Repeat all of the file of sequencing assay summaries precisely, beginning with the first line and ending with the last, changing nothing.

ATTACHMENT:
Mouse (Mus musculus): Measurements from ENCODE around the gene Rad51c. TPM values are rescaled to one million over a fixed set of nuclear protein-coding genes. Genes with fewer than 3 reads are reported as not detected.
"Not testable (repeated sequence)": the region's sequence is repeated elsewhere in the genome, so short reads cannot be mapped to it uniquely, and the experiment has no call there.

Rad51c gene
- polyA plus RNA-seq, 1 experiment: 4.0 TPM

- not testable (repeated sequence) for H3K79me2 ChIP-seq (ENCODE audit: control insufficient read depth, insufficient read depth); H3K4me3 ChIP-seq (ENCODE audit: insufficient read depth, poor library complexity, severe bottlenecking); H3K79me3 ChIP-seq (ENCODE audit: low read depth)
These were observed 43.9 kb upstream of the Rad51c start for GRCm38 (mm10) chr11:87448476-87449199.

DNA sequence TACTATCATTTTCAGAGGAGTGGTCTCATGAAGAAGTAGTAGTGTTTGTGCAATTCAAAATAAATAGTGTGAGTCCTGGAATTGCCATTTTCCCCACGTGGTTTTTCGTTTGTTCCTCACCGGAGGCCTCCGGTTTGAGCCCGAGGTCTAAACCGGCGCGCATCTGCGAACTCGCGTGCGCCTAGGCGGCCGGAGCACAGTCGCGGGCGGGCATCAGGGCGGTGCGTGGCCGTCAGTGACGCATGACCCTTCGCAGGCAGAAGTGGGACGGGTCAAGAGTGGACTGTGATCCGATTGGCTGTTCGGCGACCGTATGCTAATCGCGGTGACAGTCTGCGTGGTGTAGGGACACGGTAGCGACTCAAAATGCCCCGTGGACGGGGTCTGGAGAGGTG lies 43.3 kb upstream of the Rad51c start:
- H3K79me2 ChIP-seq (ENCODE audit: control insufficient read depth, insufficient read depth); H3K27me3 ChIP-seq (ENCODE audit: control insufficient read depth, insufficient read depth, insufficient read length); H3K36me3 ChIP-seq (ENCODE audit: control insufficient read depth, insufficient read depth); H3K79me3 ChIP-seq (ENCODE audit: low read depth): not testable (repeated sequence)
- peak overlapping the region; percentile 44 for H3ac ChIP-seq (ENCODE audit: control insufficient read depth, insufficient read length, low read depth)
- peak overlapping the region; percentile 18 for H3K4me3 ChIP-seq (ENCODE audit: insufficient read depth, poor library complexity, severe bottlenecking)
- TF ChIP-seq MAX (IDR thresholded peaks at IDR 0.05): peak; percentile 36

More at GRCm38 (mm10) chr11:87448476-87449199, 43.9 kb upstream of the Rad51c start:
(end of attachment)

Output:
Mouse (Mus musculus): Measurements from ENCODE around the gene Rad51c. TPM values are rescaled to one million over a fixed set of nuclear protein-coding genes. Genes with fewer than 3 reads are reported as not detected.
"Not testable (repeated sequence)": the region's sequence is repeated elsewhere in the genome, so short reads cannot be mapped to it uniquely, and the experiment has no call there.

Rad51c gene
- polyA plus RNA-seq, 1 experiment: 4.0 TPM

- not testable (repeated sequence) for H3K79me2 ChIP-seq (ENCODE audit: control insufficient read depth, insufficient read depth); H3K4me3 ChIP-seq (ENCODE audit: insufficient read depth, poor library complexity, severe bottlenecking); H3K79me3 ChIP-seq (ENCODE audit: low read depth)
These were observed 43.9 kb upstream of the Rad51c start for GRCm38 (mm10) chr11:87448476-87449199.

DNA sequence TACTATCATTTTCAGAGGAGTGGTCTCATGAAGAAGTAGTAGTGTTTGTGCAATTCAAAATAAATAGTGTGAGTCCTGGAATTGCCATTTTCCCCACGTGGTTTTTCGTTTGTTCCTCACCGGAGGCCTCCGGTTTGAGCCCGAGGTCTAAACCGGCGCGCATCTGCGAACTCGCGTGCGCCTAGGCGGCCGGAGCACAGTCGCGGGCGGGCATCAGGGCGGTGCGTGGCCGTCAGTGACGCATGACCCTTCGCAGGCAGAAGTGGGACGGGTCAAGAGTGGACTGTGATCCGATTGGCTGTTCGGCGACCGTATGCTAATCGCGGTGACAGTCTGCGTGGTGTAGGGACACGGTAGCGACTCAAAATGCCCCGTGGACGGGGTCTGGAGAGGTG lies 43.3 kb upstream of the Rad51c start:
- H3K79me2 ChIP-seq (ENCODE audit: control insufficient read depth, insufficient read depth); H3K27me3 ChIP-seq (ENCODE audit: control insufficient read depth, insufficient read depth, insufficient read length); H3K36me3 ChIP-seq (ENCODE audit: control insufficient read depth, insufficient read depth); H3K79me3 ChIP-seq (ENCODE audit: low read depth): not testable (repeated sequence)
- peak overlapping the region; percentile 44 for H3ac ChIP-seq (ENCODE audit: control insufficient read depth, insufficient read length, low read depth)
- peak overlapping the region; percentile 18 for H3K4me3 ChIP-seq (ENCODE audit: insufficient read depth, poor library complexity, severe bottlenecking)
- TF ChIP-seq MAX (IDR thresholded peaks at IDR 0.05): peak; percentile 36

More at GRCm38 (mm10) chr11:87448476-87449199, 43.9 kb upstream of the Rad51c start: